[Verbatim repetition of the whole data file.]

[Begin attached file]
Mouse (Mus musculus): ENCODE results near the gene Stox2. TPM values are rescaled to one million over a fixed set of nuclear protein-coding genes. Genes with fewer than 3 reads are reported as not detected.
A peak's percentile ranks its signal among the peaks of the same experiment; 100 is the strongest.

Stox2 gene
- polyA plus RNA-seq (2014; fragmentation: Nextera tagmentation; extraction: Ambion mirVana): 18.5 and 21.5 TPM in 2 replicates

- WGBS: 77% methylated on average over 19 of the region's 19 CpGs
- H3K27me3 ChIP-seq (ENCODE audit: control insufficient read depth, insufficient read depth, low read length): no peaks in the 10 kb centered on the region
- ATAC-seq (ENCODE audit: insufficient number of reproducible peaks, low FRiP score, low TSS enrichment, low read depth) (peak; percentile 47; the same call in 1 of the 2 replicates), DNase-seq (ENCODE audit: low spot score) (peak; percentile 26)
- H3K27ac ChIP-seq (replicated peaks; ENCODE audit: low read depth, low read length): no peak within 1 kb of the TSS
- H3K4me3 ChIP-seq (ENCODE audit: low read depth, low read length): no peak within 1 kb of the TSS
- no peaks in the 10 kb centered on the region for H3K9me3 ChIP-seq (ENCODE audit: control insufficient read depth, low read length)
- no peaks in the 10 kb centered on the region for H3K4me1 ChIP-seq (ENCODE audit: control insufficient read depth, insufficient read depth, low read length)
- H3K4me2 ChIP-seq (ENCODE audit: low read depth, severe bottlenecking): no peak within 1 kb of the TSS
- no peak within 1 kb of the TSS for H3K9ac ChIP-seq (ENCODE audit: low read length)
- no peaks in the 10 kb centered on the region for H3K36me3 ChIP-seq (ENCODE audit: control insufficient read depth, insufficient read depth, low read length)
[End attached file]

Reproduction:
Mouse (Mus musculus): ENCODE results near the gene Stox2. TPM values are rescaled to one million over a fixed set of nuclear protein-coding genes. Genes with fewer than 3 reads are reported as not detected.
A peak's percentile ranks its signal among the peaks of the same experiment; 100 is the strongest.

Stox2 gene
- polyA plus RNA-seq (2014; fragmentation: Nextera tagmentation; extraction: Ambion mirVana): 18.5 and 21.5 TPM in 2 replicates

- WGBS: 77% methylated on average over 19 of the region's 19 CpGs
- H3K27me3 ChIP-seq (ENCODE audit: control insufficient read depth, insufficient read depth, low read length): no peaks in the 10 kb centered on the region
- ATAC-seq (ENCODE audit: insufficient number of reproducible peaks, low FRiP score, low TSS enrichment, low read depth) (peak; percentile 47; the same call in 1 of the 2 replicates), DNase-seq (ENCODE audit: low spot score) (peak; percentile 26)
- H3K27ac ChIP-seq (replicated peaks; ENCODE audit: low read depth, low read length): no peak within 1 kb of the TSS
- H3K4me3 ChIP-seq (ENCODE audit: low read depth, low read length): no peak within 1 kb of the TSS
- no peaks in the 10 kb centered on the region for H3K9me3 ChIP-seq (ENCODE audit: control insufficient read depth, low read length)
- no peaks in the 10 kb centered on the region for H3K4me1 ChIP-seq (ENCODE audit: control insufficient read depth, insufficient read depth, low read length)
- H3K4me2 ChIP-seq (ENCODE audit: low read depth, severe bottlenecking): no peak within 1 kb of the TSS
- no peak within 1 kb of the TSS for H3K9ac ChIP-seq (ENCODE audit: low read length)
- no peaks in the 10 kb centered on the region for H3K36me3 ChIP-seq (ENCODE audit: control insufficient read depth, insufficient read depth, low read length)